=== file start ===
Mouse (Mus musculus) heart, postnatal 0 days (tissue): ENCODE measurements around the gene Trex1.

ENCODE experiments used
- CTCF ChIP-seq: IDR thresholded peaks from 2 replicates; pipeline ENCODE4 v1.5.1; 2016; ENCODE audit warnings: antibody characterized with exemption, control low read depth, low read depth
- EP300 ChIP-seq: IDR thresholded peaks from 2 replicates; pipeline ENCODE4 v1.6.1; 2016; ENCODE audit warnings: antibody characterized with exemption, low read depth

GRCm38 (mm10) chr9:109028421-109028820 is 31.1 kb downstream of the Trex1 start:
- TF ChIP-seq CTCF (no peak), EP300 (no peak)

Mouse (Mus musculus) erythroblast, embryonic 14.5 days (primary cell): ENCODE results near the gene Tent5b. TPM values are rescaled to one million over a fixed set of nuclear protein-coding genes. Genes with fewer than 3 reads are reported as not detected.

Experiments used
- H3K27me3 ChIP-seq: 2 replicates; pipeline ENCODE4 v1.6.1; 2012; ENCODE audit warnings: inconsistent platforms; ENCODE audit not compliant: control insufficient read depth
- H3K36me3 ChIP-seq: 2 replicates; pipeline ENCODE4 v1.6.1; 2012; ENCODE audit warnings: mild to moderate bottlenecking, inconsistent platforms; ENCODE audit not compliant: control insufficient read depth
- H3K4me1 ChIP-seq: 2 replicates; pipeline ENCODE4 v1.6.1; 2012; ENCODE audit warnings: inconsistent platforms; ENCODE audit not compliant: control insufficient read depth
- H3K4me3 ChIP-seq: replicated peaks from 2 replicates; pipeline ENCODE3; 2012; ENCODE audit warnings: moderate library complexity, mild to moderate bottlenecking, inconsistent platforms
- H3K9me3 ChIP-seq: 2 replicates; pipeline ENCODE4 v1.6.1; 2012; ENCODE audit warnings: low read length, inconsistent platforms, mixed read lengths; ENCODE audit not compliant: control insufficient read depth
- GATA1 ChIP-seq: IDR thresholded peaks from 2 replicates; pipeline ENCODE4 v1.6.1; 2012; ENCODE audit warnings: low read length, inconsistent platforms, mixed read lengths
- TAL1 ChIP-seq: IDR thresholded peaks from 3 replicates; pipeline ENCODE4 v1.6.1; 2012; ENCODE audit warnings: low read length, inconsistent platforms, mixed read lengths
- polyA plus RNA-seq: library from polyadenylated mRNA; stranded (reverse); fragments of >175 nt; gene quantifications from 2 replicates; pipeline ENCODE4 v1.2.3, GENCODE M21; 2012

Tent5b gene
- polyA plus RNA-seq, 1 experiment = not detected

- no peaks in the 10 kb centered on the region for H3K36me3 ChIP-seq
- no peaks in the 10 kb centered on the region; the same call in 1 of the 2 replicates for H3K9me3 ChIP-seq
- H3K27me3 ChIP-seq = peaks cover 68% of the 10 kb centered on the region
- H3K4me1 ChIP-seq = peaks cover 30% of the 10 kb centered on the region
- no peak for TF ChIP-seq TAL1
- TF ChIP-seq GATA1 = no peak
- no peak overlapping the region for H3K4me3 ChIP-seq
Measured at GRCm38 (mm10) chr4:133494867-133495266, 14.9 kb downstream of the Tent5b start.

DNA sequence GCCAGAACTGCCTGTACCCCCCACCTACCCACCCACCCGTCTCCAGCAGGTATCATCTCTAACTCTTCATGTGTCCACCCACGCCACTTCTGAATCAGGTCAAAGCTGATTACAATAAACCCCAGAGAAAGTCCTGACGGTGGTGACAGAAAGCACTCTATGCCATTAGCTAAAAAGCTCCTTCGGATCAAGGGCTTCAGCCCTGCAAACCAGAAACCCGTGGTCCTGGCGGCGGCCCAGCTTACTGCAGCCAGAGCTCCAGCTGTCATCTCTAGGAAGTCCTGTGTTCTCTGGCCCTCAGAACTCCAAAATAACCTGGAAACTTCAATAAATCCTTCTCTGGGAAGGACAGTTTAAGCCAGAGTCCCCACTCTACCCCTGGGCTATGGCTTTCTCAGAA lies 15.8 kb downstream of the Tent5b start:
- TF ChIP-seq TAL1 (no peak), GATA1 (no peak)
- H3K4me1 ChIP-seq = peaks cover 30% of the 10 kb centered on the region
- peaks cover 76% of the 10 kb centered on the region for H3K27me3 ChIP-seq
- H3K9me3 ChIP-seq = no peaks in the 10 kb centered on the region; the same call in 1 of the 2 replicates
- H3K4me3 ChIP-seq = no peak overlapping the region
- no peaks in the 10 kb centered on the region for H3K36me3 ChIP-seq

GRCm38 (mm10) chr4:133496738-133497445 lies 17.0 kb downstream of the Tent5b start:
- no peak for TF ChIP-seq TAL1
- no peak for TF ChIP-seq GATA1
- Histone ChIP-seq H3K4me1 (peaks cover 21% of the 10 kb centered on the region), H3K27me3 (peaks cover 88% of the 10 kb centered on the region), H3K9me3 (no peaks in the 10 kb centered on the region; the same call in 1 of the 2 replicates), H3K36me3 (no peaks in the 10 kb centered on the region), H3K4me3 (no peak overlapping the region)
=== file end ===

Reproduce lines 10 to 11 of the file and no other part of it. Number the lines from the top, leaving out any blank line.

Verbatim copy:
- H3K36me3 ChIP-seq: 2 replicates; pipeline ENCODE4 v1.6.1; 2012; ENCODE audit warnings: mild to moderate bottlenecking, inconsistent platforms; ENCODE audit not compliant: control insufficient read depth
- H3K4me1 ChIP-seq: 2 replicates; pipeline ENCODE4 v1.6.1; 2012; ENCODE audit warnings: inconsistent platforms; ENCODE audit not compliant: control insufficient read depth